(37th in a series of posts on Touchstone Theatre)
“Hidden Seed: Bethlehem’s Forgotten Utopia” plays Tuesday, October 8 – 7:00-8:30p and Wednesday, October 8 – 7:00-8:30p and Thursday, October 9, 8:00-9:30p
The stories we tell shape the lives that we lead
Gadfly attended the performance of “Hidden Seed: Bethlehem’s Forgotten Utopia” with a small group in Single Sisters House last night.
It was special.
It was like going to Mass in the Catacombs.
What is our “forgotten Utopia”?
“In the first two decades, the Moravians built a racially integrated city that abolished poverty, shared wealth equally, emancipated women to be leaders, and provided free education, health care, child care, and elder care to all.” (Seth Moglen)
Three 18th century female Bethlehem ghosts — a formerly enslaved West African woman, a Native American woman, and one of the original Moravian immigrants from Europe — agree to tell everything, the whole story not just the happy parts, without lying.
Everything . . . the whole story . . . not just the happy parts . . . without lying.
This is the way to learn history.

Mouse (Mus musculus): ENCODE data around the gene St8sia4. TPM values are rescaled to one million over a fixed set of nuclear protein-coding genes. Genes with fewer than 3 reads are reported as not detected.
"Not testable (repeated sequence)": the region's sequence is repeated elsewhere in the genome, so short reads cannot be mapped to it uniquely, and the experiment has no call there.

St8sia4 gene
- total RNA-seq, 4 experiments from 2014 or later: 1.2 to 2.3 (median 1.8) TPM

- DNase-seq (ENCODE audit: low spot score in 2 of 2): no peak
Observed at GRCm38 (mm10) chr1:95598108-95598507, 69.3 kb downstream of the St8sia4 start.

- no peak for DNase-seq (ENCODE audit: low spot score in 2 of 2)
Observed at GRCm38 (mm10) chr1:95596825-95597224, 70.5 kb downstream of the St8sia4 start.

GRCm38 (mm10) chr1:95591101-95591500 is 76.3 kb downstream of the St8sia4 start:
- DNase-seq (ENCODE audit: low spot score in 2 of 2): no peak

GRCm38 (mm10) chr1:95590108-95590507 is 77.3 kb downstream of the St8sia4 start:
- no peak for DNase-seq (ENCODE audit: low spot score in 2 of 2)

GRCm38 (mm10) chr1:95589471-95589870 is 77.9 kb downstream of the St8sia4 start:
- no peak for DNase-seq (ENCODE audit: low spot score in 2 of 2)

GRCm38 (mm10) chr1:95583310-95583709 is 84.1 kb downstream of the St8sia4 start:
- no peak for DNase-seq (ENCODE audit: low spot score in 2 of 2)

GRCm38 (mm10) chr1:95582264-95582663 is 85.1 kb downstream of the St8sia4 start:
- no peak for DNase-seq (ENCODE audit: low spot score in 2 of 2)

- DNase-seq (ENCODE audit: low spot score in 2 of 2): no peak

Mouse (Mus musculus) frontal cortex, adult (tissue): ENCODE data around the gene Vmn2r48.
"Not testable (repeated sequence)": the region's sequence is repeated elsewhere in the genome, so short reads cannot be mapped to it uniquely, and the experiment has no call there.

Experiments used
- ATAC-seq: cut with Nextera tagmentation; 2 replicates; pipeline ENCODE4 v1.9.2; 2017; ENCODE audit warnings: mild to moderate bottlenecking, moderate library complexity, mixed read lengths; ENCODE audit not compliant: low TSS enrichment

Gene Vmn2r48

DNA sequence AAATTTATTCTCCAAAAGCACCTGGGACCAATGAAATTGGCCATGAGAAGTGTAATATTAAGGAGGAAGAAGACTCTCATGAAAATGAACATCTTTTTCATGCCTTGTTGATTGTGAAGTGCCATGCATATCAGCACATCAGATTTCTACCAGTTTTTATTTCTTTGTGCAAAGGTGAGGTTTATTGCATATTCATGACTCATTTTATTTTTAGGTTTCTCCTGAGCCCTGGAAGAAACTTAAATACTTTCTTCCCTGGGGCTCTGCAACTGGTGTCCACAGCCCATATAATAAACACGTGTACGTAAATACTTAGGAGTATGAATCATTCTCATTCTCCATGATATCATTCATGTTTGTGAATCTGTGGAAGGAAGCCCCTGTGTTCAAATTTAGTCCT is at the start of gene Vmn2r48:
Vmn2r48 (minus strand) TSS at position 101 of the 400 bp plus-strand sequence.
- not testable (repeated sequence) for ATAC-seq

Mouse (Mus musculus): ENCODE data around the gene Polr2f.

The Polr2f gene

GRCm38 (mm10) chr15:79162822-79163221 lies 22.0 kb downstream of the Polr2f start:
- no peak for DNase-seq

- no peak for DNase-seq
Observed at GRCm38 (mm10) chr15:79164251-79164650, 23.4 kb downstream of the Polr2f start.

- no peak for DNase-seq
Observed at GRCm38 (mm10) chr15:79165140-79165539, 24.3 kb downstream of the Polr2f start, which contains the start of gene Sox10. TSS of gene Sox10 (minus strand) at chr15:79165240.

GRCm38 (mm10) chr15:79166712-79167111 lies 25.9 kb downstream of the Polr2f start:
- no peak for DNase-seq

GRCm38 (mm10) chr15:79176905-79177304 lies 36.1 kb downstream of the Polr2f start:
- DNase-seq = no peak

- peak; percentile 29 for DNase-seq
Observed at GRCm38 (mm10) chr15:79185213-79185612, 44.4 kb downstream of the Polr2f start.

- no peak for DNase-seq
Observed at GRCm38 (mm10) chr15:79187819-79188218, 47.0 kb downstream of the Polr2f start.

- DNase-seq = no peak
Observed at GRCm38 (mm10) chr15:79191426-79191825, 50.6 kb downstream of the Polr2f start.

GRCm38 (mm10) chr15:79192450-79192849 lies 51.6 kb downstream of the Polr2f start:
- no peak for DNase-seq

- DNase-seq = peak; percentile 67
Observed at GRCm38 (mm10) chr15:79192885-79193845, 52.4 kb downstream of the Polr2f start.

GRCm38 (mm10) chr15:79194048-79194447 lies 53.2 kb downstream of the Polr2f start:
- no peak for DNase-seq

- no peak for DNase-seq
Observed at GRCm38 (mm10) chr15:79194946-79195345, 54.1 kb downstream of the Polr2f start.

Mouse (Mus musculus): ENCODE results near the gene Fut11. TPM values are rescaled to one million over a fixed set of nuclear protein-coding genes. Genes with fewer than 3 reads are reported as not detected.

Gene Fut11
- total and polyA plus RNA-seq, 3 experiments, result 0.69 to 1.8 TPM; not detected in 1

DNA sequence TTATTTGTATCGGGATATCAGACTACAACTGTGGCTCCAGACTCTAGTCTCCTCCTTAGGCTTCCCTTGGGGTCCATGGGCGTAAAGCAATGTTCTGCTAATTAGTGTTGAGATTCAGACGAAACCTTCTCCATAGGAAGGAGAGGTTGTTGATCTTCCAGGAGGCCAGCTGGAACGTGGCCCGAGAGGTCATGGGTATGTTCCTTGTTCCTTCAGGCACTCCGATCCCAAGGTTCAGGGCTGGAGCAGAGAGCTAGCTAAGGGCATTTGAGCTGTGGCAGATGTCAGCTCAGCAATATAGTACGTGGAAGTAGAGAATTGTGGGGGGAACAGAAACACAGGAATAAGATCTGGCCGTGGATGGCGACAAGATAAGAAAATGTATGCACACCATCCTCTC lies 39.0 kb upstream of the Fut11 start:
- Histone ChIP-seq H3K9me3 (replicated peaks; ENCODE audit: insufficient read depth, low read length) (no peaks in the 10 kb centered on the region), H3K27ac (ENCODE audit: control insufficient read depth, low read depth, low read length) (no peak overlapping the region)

First-person, multi-perspectiv’d, tension-filled, contrarian.
Not text-bookish and smoothed out.
What is the “hidden seed”?
“We brought the hidden seed here, to Bethlehem, yes, yes, we came here to evangelize, but we also came to build a model of life, an example for the entire world, a City on a Hill, that would spread its light far and wide. We had no interest in personal wealth, we didn’t come here to build private houses or family farms. We came here to build a community in which everyone’s needs would be met communally.”
The hidden seed is a vision of equality and unity.
That’s the happy part.
What happened to the hidden seed?
Is it still available to us?
Y’gotta go and find out–
Whattaya doing tonight? If you haven’t seen “The Secret,” that is.